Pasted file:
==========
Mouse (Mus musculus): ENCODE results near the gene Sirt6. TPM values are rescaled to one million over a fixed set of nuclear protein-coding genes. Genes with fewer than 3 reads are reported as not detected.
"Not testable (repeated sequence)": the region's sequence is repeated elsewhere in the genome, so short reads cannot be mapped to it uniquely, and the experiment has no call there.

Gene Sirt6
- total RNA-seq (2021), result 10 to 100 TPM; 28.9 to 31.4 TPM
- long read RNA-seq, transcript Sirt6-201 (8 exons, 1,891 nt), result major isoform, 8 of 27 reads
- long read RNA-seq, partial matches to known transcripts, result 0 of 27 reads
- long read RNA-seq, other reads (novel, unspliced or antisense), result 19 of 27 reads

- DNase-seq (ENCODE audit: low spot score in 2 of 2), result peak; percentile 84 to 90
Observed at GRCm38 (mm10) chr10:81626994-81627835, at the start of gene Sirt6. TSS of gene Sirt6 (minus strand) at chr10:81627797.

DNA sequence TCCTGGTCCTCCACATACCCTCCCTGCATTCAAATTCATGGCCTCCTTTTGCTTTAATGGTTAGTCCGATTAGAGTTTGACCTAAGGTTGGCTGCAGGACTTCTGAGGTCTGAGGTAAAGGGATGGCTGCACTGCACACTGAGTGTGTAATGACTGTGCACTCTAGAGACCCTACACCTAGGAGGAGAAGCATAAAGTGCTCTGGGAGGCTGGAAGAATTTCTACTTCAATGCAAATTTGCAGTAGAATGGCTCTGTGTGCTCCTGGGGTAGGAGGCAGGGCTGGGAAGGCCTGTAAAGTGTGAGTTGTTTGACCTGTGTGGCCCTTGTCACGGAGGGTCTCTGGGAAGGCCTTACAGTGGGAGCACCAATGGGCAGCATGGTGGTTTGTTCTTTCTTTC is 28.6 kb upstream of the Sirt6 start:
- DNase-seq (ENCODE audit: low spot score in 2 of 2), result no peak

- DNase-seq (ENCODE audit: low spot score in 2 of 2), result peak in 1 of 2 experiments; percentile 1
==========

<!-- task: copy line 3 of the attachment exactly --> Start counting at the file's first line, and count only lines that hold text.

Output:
Gene Sirt6